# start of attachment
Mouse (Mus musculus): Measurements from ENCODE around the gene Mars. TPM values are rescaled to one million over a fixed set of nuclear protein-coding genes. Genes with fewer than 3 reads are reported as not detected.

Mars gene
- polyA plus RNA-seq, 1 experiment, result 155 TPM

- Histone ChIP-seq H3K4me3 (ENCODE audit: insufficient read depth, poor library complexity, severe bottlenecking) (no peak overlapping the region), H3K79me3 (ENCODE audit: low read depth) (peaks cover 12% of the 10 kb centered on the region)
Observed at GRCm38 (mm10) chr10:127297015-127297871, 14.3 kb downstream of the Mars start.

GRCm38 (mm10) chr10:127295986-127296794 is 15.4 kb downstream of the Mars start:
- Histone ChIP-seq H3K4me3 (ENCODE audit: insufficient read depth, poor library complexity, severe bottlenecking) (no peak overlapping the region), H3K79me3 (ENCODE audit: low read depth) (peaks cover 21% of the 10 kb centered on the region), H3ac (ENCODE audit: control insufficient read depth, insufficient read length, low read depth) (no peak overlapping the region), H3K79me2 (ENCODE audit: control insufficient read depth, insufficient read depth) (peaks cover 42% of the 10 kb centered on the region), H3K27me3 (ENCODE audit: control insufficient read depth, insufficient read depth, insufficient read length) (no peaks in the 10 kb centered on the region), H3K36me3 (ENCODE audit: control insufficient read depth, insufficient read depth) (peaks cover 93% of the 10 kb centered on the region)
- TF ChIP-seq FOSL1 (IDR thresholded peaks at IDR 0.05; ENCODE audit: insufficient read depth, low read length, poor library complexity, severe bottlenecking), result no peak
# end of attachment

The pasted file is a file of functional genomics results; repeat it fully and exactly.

Mouse (Mus musculus): Measurements from ENCODE around the gene Mars. TPM values are rescaled to one million over a fixed set of nuclear protein-coding genes. Genes with fewer than 3 reads are reported as not detected.

Mars gene
- polyA plus RNA-seq, 1 experiment, result 155 TPM

- Histone ChIP-seq H3K4me3 (ENCODE audit: insufficient read depth, poor library complexity, severe bottlenecking) (no peak overlapping the region), H3K79me3 (ENCODE audit: low read depth) (peaks cover 12% of the 10 kb centered on the region)
Observed at GRCm38 (mm10) chr10:127297015-127297871, 14.3 kb downstream of the Mars start.

GRCm38 (mm10) chr10:127295986-127296794 is 15.4 kb downstream of the Mars start:
- Histone ChIP-seq H3K4me3 (ENCODE audit: insufficient read depth, poor library complexity, severe bottlenecking) (no peak overlapping the region), H3K79me3 (ENCODE audit: low read depth) (peaks cover 21% of the 10 kb centered on the region), H3ac (ENCODE audit: control insufficient read depth, insufficient read length, low read depth) (no peak overlapping the region), H3K79me2 (ENCODE audit: control insufficient read depth, insufficient read depth) (peaks cover 42% of the 10 kb centered on the region), H3K27me3 (ENCODE audit: control insufficient read depth, insufficient read depth, insufficient read length) (no peaks in the 10 kb centered on the region), H3K36me3 (ENCODE audit: control insufficient read depth, insufficient read depth) (peaks cover 93% of the 10 kb centered on the region)
- TF ChIP-seq FOSL1 (IDR thresholded peaks at IDR 0.05; ENCODE audit: insufficient read depth, low read length, poor library complexity, severe bottlenecking), result no peak